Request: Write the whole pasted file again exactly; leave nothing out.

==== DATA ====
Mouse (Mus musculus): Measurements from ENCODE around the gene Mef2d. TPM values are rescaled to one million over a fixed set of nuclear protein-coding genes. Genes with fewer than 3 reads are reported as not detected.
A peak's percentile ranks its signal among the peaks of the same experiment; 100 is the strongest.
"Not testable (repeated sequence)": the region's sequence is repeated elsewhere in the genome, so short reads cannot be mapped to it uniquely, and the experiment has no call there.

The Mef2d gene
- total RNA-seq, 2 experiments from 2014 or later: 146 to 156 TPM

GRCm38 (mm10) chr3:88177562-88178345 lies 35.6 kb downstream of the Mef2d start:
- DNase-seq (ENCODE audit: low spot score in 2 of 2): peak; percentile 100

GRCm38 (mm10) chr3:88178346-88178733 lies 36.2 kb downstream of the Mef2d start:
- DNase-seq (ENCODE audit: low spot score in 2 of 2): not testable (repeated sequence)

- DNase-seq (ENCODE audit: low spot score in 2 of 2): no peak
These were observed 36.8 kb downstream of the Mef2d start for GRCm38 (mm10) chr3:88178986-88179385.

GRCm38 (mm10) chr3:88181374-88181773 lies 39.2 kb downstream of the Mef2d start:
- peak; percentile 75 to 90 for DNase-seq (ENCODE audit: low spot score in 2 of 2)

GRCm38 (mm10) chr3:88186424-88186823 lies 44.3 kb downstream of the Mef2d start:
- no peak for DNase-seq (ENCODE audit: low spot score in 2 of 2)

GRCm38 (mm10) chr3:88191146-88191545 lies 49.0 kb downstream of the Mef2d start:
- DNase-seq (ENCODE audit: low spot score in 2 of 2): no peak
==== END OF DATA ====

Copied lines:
Mouse (Mus musculus): Measurements from ENCODE around the gene Mef2d. TPM values are rescaled to one million over a fixed set of nuclear protein-coding genes. Genes with fewer than 3 reads are reported as not detected.
A peak's percentile ranks its signal among the peaks of the same experiment; 100 is the strongest.
"Not testable (repeated sequence)": the region's sequence is repeated elsewhere in the genome, so short reads cannot be mapped to it uniquely, and the experiment has no call there.

The Mef2d gene
- total RNA-seq, 2 experiments from 2014 or later: 146 to 156 TPM

GRCm38 (mm10) chr3:88177562-88178345 lies 35.6 kb downstream of the Mef2d start:
- DNase-seq (ENCODE audit: low spot score in 2 of 2): peak; percentile 100

GRCm38 (mm10) chr3:88178346-88178733 lies 36.2 kb downstream of the Mef2d start:
- DNase-seq (ENCODE audit: low spot score in 2 of 2): not testable (repeated sequence)

- DNase-seq (ENCODE audit: low spot score in 2 of 2): no peak
These were observed 36.8 kb downstream of the Mef2d start for GRCm38 (mm10) chr3:88178986-88179385.

GRCm38 (mm10) chr3:88181374-88181773 lies 39.2 kb downstream of the Mef2d start:
- peak; percentile 75 to 90 for DNase-seq (ENCODE audit: low spot score in 2 of 2)

GRCm38 (mm10) chr3:88186424-88186823 lies 44.3 kb downstream of the Mef2d start:
- no peak for DNase-seq (ENCODE audit: low spot score in 2 of 2)

GRCm38 (mm10) chr3:88191146-88191545 lies 49.0 kb downstream of the Mef2d start:
- DNase-seq (ENCODE audit: low spot score in 2 of 2): no peak